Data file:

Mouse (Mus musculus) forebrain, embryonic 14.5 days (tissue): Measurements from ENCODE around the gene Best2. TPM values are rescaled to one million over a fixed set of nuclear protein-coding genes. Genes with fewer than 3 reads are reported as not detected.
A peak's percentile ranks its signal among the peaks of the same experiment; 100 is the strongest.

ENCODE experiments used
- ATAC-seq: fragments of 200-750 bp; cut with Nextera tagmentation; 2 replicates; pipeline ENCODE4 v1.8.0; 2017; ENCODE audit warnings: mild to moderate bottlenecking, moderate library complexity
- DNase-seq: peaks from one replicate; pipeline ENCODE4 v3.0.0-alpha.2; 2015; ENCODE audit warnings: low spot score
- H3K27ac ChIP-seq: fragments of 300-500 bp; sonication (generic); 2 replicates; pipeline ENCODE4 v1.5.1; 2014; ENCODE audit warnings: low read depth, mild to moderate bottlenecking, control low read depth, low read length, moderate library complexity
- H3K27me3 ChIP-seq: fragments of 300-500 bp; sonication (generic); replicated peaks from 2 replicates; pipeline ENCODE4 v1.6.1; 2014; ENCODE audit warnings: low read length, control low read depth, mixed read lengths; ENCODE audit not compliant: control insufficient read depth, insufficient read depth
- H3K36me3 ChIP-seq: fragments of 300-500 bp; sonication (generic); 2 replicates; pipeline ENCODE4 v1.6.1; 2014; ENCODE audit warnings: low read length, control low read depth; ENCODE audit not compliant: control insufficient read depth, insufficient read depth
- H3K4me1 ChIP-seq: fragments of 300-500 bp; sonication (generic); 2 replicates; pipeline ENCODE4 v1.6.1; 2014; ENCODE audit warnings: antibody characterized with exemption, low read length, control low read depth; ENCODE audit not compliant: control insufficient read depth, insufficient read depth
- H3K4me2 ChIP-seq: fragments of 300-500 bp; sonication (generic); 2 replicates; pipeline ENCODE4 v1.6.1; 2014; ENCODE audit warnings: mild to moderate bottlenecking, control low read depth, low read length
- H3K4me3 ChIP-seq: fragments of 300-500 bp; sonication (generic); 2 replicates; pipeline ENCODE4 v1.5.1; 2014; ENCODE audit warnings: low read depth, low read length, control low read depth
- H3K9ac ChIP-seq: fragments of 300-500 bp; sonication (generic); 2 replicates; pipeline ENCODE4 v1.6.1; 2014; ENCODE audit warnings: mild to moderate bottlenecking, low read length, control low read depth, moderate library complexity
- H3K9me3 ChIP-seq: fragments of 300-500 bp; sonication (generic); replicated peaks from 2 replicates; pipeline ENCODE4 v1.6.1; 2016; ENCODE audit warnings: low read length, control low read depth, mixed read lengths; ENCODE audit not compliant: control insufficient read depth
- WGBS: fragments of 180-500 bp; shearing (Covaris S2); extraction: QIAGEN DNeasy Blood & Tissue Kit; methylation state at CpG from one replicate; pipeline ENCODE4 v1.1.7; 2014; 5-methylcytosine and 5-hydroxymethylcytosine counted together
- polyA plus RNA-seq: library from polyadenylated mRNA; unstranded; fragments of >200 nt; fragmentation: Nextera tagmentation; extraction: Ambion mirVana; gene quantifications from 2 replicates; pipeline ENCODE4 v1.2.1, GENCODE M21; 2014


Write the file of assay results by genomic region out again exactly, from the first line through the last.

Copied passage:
Mouse (Mus musculus) forebrain, embryonic 14.5 days (tissue): Measurements from ENCODE around the gene Best2. TPM values are rescaled to one million over a fixed set of nuclear protein-coding genes. Genes with fewer than 3 reads are reported as not detected.
A peak's percentile ranks its signal among the peaks of the same experiment; 100 is the strongest.

ENCODE experiments used
- ATAC-seq: fragments of 200-750 bp; cut with Nextera tagmentation; 2 replicates; pipeline ENCODE4 v1.8.0; 2017; ENCODE audit warnings: mild to moderate bottlenecking, moderate library complexity
- DNase-seq: peaks from one replicate; pipeline ENCODE4 v3.0.0-alpha.2; 2015; ENCODE audit warnings: low spot score
- H3K27ac ChIP-seq: fragments of 300-500 bp; sonication (generic); 2 replicates; pipeline ENCODE4 v1.5.1; 2014; ENCODE audit warnings: low read depth, mild to moderate bottlenecking, control low read depth, low read length, moderate library complexity
- H3K27me3 ChIP-seq: fragments of 300-500 bp; sonication (generic); replicated peaks from 2 replicates; pipeline ENCODE4 v1.6.1; 2014; ENCODE audit warnings: low read length, control low read depth, mixed read lengths; ENCODE audit not compliant: control insufficient read depth, insufficient read depth
- H3K36me3 ChIP-seq: fragments of 300-500 bp; sonication (generic); 2 replicates; pipeline ENCODE4 v1.6.1; 2014; ENCODE audit warnings: low read length, control low read depth; ENCODE audit not compliant: control insufficient read depth, insufficient read depth
- H3K4me1 ChIP-seq: fragments of 300-500 bp; sonication (generic); 2 replicates; pipeline ENCODE4 v1.6.1; 2014; ENCODE audit warnings: antibody characterized with exemption, low read length, control low read depth; ENCODE audit not compliant: control insufficient read depth, insufficient read depth
- H3K4me2 ChIP-seq: fragments of 300-500 bp; sonication (generic); 2 replicates; pipeline ENCODE4 v1.6.1; 2014; ENCODE audit warnings: mild to moderate bottlenecking, control low read depth, low read length
- H3K4me3 ChIP-seq: fragments of 300-500 bp; sonication (generic); 2 replicates; pipeline ENCODE4 v1.5.1; 2014; ENCODE audit warnings: low read depth, low read length, control low read depth
- H3K9ac ChIP-seq: fragments of 300-500 bp; sonication (generic); 2 replicates; pipeline ENCODE4 v1.6.1; 2014; ENCODE audit warnings: mild to moderate bottlenecking, low read length, control low read depth, moderate library complexity
- H3K9me3 ChIP-seq: fragments of 300-500 bp; sonication (generic); replicated peaks from 2 replicates; pipeline ENCODE4 v1.6.1; 2016; ENCODE audit warnings: low read length, control low read depth, mixed read lengths; ENCODE audit not compliant: control insufficient read depth
- WGBS: fragments of 180-500 bp; shearing (Covaris S2); extraction: QIAGEN DNeasy Blood & Tissue Kit; methylation state at CpG from one replicate; pipeline ENCODE4 v1.1.7; 2014; 5-methylcytosine and 5-hydroxymethylcytosine counted together
- polyA plus RNA-seq: library from polyadenylated mRNA; unstranded; fragments of >200 nt; fragmentation: Nextera tagmentation; extraction: Ambion mirVana; gene quantifications from 2 replicates; pipeline ENCODE4 v1.2.1, GENCODE M21; 2014